Topics handled by WTO committees and agreements
Issues covered by the WTO's committees and agreements

AGRICULTURE NEGOTIATIONS: BACKGROUNDER

Export restrictions and taxes

Some countries want to get rid of measures that hamper exports in order to improve their food security — they would have more confidence in their ability to secure supplies for importing.

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UPDATED 1 DECEMBER 2004

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This briefing document explains current agricultural issues raised before and in the current negotiations. It has been prepared by the Information and Media Relations Division of the WTO Secretariat to help public understanding about the agriculture negotiations. It is not an official record of the negotiations.


Phase 1  back to top

A number of importing countries, for example Japan, say their food supplies could be disrupted if exporting countries restrict or tax exports. They propose disciplines on export restrictions, for example converting them to taxes that would then be reduced (similar to “tariffication” of import restrictions). Switzerland proposes eliminating these completely, but with some flexibility for developing countries.

The Cairns Group of net exporters has submitted a similar proposal, but linked it to reductions in “tariff escalation” — i.e. higher duties on processed products, which hamper the development of processing industries in countries that produce raw materials. The group also proposes flexibility for developing countries.

Proposals that mention export restrictions submitted in Phase 1

 

Phase 2  back to top

Most participants agree that some disciplines are needed to ensure supplies are available for importing countries. Among the issues that have been raised:

Symmetry between imports and exports: Some countries argue that the disciplines in this subject should be seen as part of balancing measures on the imports with those on exports. Others disagree.

Supporting domestic processing: Several developing countries say taxes or restrictions on raw materials exports are sometimes needed in order to promote domestic processing industries, particularly when importing developed countries charge higher tariffs on processed products than on raw materials (“tariff escalation”). Some countries argue that getting rid of tariff escalation is a better solution.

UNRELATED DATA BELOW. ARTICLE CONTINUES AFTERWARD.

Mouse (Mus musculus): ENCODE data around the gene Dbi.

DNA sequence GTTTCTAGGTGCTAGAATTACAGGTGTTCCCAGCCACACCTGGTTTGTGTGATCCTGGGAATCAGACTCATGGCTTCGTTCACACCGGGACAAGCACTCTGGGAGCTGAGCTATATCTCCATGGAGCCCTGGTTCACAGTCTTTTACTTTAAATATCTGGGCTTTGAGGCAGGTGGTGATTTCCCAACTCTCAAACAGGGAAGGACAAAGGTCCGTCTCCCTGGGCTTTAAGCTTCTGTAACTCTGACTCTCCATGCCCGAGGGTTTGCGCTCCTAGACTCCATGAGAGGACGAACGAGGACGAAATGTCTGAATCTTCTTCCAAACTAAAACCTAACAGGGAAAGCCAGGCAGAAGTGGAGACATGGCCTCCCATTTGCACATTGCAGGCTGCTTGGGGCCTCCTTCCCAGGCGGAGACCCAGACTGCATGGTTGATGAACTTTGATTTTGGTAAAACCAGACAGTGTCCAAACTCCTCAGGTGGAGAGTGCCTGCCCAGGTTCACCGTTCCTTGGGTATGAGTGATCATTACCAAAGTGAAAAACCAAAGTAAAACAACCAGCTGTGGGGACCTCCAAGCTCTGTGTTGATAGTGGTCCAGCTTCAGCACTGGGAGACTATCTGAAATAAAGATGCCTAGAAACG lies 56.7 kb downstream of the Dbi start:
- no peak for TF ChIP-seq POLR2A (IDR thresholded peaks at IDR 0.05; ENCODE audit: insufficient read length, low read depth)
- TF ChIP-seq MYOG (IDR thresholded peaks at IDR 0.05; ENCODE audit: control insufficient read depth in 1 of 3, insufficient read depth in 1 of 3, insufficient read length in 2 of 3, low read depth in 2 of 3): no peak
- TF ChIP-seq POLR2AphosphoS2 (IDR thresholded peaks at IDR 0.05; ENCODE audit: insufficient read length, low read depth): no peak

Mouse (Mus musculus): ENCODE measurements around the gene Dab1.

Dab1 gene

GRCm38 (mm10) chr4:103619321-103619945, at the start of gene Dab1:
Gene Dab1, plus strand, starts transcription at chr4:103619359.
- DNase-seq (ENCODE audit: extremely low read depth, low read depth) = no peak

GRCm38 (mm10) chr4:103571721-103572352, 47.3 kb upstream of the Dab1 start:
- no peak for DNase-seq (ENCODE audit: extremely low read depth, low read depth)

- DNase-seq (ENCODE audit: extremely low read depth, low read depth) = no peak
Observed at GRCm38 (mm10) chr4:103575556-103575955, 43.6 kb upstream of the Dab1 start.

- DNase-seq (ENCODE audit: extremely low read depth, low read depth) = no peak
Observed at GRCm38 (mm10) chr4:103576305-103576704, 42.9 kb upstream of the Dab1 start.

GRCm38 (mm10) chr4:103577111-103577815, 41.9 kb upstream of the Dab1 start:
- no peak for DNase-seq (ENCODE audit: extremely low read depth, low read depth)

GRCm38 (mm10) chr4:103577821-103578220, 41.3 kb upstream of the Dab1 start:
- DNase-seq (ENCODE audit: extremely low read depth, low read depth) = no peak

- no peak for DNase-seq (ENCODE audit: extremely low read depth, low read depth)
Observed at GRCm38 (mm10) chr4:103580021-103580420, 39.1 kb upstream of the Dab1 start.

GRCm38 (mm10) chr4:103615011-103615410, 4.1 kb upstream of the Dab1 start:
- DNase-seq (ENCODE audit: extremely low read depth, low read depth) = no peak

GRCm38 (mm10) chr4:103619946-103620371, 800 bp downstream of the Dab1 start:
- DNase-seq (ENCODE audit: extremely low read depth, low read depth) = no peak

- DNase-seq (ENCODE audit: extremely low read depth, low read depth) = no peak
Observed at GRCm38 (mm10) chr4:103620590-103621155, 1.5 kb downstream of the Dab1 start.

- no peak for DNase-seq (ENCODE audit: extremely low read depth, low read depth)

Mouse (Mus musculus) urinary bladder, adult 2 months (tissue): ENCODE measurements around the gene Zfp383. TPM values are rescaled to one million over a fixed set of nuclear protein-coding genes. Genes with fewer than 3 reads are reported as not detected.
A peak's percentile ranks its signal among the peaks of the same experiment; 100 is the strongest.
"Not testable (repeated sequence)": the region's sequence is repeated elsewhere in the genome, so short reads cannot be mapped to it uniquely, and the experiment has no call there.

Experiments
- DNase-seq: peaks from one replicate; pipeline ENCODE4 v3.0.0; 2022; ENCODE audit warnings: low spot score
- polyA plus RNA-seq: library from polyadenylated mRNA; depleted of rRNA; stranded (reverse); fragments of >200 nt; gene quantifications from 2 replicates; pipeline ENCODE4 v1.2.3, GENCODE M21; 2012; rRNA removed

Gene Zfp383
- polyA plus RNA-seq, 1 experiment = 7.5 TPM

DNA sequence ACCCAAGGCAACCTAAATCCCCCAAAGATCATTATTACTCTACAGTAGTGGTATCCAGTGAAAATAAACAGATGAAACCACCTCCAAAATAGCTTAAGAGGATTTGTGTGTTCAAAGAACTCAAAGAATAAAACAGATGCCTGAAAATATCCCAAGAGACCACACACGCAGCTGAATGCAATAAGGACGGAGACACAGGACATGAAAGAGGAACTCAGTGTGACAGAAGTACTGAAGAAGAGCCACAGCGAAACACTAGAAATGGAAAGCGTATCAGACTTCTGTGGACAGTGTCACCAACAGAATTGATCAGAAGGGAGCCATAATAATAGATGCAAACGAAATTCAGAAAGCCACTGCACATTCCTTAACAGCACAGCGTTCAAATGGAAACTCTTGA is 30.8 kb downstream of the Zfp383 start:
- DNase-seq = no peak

Prohibited products and national security: Some countries say some restrictions are needed to prevent exports of hazardous and other prohibited products, and for national security reasons. Others disagree.

Phase 2 papers or “non-papers” from: Japan, and the US.

 

Preparations for ‘modalities’  back to top

In the preparations for “modalities” the discussions follow similar themes. Are export restrictions are as serious as import restrictions? Should bindings and reductions on the two sides be symmetrical? Some countries say “yes” because for them their ability to purchase imports is a food security question. Others reject that argument, saying export barriers are less serious than import barriers. Some propose that any disciplines should apply only to food products, not to all agricultural products.

More concretely, one country proposes converting all quantitative restrictions into export taxes that would be bound and reduced to unspecified levels, with some special and differential treatment to allow developing countries to act in emergencies.

Some countries argue that there is no mandate to discuss export taxes and restrictions. Others counter that these measures legitimately come under the heading “export competition”, under Article 20 of the Agriculture Agreement (which deals with post-2000 negotiations) and therefore within the Doha mandate.

 

The revised first draft ‘modalities’  back to top

The draft would outlaw “new” export restrictions and taxes except in certain circumstances (the general exceptions of GATT Articles 11, 20 and 21).

 

The draft frameworks  back to top

(see Cancún ‘framework’ proposals)

The Japanese draft says that disciplines on export restrictions and taxes should be substantially strengthened. Kenya wants the present exemptions for developing countries to continue (they are exempt except on products for which they are net exporters). The Pérez del Castillo and Derbez drafts propose that this subject should be negotiated.

 

August 2004 framework: export restrictions and taxes  back to top

The framework simply says disciplines are to be strengthened, the details to be negotiated. It also includes differential export taxes under “Issues of interest but not agreed”.



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